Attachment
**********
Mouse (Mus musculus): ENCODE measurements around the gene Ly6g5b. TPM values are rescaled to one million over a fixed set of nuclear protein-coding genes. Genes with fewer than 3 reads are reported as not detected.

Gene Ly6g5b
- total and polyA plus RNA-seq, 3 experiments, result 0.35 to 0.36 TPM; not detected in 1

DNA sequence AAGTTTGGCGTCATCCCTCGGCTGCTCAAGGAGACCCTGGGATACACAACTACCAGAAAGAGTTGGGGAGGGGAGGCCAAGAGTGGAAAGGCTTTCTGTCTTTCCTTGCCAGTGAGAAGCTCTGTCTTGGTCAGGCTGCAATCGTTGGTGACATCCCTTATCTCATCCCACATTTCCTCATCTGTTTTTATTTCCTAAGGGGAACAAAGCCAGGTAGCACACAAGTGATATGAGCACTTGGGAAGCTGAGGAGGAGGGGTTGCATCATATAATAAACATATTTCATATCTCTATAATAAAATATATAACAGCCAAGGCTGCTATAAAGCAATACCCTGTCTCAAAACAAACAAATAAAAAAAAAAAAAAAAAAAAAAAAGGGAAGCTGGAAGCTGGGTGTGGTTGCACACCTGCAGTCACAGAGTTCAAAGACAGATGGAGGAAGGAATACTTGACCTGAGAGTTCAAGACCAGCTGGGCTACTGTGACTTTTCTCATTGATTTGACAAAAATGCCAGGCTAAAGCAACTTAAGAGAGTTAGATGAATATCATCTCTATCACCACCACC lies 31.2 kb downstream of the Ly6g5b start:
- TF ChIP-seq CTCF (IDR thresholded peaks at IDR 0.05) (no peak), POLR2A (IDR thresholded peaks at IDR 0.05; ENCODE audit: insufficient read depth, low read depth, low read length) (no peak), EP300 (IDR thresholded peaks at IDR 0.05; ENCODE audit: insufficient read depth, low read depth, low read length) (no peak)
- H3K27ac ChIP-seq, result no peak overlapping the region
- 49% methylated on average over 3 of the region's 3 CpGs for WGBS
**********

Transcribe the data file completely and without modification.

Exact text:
Mouse (Mus musculus): ENCODE measurements around the gene Ly6g5b. TPM values are rescaled to one million over a fixed set of nuclear protein-coding genes. Genes with fewer than 3 reads are reported as not detected.

Gene Ly6g5b
- total and polyA plus RNA-seq, 3 experiments, result 0.35 to 0.36 TPM; not detected in 1

DNA sequence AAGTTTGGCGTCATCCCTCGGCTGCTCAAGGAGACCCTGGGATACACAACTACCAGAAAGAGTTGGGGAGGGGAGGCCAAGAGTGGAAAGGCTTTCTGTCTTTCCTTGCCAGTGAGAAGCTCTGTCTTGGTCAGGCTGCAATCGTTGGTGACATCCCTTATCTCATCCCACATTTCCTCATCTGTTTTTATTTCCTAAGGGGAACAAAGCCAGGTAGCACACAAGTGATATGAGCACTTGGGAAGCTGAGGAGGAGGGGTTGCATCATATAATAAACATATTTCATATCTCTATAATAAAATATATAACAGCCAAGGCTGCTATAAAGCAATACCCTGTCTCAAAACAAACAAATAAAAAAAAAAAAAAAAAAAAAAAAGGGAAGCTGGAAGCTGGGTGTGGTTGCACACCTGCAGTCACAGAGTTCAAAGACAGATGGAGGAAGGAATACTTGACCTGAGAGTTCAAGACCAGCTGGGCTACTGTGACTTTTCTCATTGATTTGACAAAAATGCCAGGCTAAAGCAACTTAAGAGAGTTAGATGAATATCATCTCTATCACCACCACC lies 31.2 kb downstream of the Ly6g5b start:
- TF ChIP-seq CTCF (IDR thresholded peaks at IDR 0.05) (no peak), POLR2A (IDR thresholded peaks at IDR 0.05; ENCODE audit: insufficient read depth, low read depth, low read length) (no peak), EP300 (IDR thresholded peaks at IDR 0.05; ENCODE audit: insufficient read depth, low read depth, low read length) (no peak)
- H3K27ac ChIP-seq, result no peak overlapping the region
- 49% methylated on average over 3 of the region's 3 CpGs for WGBS